Credit: NASA’s Goddard Space Flight Center #nasagoddard #MarsComet #mars
3d

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nasagoddard Comet Siding Spring Mars Flyby

On October 19, Comet Siding Spring will pass within 88,000 miles of Mars – just one third of the distance from the Earth to the Moon! Traveling at 33 miles per second and weighing as much as a small mountain, the comet hails from the outer fringes of our solar system, originating in a region of icy debris known as the Oort cloud. Comets from the Oort cloud are both ancient and rare. Since this is Comet Siding Spring’s first trip through the inner solar system, scientists are excited to learn more about its composition and the effects of its gas and dust on the Mars upper atmosphere. NASA will be watching closely before, during, and after the flyby with its entire fleet of Mars orbiters and rovers, along with the Hubble Space Telescope and dozens of instruments on Earth. The encounter is certain to teach us more about Oort cloud comets, the Martian atmosphere, and the solar system’s earliest ingredients.

Credit: NASA’s Goddard Space Flight Center #nasagoddard #MarsComet #mars
3d

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Normal capellauzay
capellauzay #Repost from @nasagoddard with @repostapp --- Hubble's View of Comet Siding Spring

Comet Siding Spring is plunging toward the Sun along a roughly 1-million-year orbit. The comet, discovered in 2013, was within the radius of Jupiter's orbit when the Hubble Space Telescope photographed it on March 11, 2014. Hubble resolves two jets of dust coming from the solid icy nucleus. These persistent jets were first seen in Hubble pictures taken on Oct. 29, 2013. The feature should allow astronomers to measure the direction of the nucleus's pole, and hence, rotation axis. The comet will make its closest approach to our Sun on Oct. 25, 2014, at a distance of 130 million miles, well outside Earth's orbit. On its inbound leg, Comet Siding Spring will pass within 84,000 miles of Mars on Oct. 19, 2014, which is less than half the Moon's distance from Earth. The comet is not expected to become bright enough to be seen by the naked eye.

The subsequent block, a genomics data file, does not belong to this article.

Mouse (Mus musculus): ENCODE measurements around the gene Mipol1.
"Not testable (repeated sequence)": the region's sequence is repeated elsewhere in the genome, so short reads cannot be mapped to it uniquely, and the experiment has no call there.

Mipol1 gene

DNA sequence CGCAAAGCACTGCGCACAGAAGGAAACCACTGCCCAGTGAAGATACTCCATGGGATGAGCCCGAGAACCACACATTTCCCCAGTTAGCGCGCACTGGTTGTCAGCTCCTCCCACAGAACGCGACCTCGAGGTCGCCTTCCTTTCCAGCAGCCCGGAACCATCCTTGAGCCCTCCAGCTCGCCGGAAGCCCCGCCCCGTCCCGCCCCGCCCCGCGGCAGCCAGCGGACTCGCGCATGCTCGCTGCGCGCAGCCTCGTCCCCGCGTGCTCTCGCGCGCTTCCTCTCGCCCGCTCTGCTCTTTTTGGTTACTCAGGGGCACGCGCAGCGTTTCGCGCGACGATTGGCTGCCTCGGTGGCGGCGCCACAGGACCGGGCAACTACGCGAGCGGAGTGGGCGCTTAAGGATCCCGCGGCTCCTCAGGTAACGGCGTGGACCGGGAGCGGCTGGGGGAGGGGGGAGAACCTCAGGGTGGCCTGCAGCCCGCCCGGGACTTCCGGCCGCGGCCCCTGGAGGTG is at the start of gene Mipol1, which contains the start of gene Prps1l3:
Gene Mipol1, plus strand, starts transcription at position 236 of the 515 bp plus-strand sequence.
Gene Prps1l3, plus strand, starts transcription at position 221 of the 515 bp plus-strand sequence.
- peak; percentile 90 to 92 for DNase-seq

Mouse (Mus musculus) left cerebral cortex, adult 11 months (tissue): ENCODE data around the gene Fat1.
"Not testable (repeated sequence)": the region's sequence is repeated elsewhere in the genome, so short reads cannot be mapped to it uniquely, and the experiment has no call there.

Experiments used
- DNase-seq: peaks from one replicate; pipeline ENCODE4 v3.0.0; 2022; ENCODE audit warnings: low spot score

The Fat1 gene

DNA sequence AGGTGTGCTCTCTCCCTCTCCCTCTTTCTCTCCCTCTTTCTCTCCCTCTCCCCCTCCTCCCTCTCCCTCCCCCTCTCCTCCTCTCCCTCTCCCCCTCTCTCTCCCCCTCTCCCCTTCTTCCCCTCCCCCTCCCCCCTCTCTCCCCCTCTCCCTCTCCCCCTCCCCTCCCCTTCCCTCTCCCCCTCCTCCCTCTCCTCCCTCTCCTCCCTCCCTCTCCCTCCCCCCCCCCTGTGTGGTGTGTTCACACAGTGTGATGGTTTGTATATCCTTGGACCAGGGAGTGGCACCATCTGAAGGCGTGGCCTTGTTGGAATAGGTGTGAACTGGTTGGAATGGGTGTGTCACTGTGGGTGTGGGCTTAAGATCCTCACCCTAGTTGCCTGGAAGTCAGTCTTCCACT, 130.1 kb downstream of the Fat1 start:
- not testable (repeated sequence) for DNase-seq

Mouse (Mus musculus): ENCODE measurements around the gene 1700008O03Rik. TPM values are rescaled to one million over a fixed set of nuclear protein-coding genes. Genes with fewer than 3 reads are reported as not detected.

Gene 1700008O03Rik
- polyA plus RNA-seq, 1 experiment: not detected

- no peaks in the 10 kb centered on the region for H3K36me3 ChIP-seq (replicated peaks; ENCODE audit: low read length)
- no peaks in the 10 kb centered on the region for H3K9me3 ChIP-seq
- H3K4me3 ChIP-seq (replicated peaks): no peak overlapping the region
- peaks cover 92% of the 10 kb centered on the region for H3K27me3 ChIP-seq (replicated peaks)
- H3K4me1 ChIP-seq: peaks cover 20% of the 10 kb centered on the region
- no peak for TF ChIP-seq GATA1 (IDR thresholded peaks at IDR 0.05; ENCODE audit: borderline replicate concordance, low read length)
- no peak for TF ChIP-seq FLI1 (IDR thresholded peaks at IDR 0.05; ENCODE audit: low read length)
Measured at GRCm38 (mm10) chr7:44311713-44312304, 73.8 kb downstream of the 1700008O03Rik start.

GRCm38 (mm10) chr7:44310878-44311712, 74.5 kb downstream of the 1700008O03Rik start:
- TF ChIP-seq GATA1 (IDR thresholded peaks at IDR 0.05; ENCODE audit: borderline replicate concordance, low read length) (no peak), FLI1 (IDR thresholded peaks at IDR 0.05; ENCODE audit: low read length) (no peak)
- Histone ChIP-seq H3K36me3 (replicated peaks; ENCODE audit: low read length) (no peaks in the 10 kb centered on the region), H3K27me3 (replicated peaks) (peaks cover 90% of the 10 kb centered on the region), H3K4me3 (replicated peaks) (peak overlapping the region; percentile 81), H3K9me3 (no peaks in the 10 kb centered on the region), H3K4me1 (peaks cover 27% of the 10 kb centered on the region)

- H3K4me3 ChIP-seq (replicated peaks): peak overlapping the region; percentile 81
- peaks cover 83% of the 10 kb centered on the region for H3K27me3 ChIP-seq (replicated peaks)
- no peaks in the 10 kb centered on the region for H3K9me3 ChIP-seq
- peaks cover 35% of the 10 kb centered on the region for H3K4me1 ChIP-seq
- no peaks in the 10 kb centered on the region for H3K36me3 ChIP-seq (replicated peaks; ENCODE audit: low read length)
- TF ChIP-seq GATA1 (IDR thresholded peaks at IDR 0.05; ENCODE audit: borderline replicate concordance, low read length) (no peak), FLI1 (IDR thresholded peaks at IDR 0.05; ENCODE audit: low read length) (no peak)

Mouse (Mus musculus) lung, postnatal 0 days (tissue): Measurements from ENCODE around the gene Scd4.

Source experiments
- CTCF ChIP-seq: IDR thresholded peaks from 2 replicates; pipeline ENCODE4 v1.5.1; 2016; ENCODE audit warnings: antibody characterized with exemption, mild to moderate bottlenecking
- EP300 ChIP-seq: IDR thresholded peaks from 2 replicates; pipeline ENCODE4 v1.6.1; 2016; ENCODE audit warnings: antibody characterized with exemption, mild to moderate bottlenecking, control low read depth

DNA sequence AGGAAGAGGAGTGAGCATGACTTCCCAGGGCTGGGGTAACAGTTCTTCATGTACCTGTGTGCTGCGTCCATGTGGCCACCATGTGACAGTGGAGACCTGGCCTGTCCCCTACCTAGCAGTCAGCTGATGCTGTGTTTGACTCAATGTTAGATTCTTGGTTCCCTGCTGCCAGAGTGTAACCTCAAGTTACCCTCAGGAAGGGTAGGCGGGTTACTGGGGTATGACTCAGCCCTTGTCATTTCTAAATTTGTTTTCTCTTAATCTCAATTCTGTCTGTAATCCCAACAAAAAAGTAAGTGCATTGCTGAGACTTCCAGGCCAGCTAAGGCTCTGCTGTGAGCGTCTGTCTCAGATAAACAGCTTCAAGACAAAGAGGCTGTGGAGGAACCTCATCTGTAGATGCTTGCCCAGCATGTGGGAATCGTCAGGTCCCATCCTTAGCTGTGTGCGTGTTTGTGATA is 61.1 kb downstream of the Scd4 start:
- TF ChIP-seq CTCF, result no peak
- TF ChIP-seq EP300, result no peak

Credit: NASA, ESA, and J.-Y. Li (Planetary Science Institute) #nasagoddard #MarsComet #capellauzay #capellauzaytoplulugu #akdenizuniversity #akdenizuniversitesi #space #sidingspring
3d

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nasagoddard Hubble's View of Comet Siding Spring

Comet Siding Spring is plunging toward the Sun along a roughly 1-million-year orbit. The comet, discovered in 2013, was within the radius of Jupiter's orbit when the Hubble Space Telescope photographed it on March 11, 2014. Hubble resolves two jets of dust coming from the solid icy nucleus. These persistent jets were first seen in Hubble pictures taken on Oct. 29, 2013. The feature should allow astronomers to measure the direction of the nucleus's pole, and hence, rotation axis. The comet will make its closest approach to our Sun on Oct. 25, 2014, at a distance of 130 million miles, well outside Earth's orbit. On its inbound leg, Comet Siding Spring will pass within 84,000 miles of Mars on Oct. 19, 2014, which is less than half the Moon's distance from Earth. The comet is not expected to become bright enough to be seen by the naked eye.

Credit: NASA, ESA, and J.-Y. Li (Planetary Science Institute) #nasagoddard #MarsComet
5d

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rachela_adler The Heliophysics Science Division conducts research on the Sun, its extended solar-system environment (the heliosphere), and interactions of Earth, other planets, small bodies, and interstellar gas with the heliosphere. Division research also encompasses geospace -- Earth's uppermost atmosphere, the ionosphere, and the magnetosphere -- and the changing environmental conditions throughout the coupled heliosphere (solar system weather). 5d

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rachela_adler #MagRecon dr. Thomas E. Moore talking about #MMS and reconnection #NASAGoddard #NASA #Heliophysics 5d

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jromoe Where's my rocketship? 5d

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Normal Ron Bailey
ron_bailey3000 By @nasagoddard "Hurricane Watch in Effect for Bermuda

Hurricane Gonzalo is moving toward the northwest near 12 mph. A turn toward the north-northwest and then north is expected during the next day or so, followed by a north northeastward acceleration by late Thursday. Maximum sustained winds are near 130 mph making Gonzalo a Category 4 hurricane on the Saffir-Simpson Hurricane Wind Scale. Tropical storm conditions are possible on Bermuda by late Thursday night, with hurricane conditions possible on Friday. Large swells generated by Gonzalo will reach much of the U.S. east coast and Bermuda on Thursday. These swells are likely to cause life-threatening surf and rip current conditions. This image was taken by GOES 13 at 1607 UTC on October 16, 2014.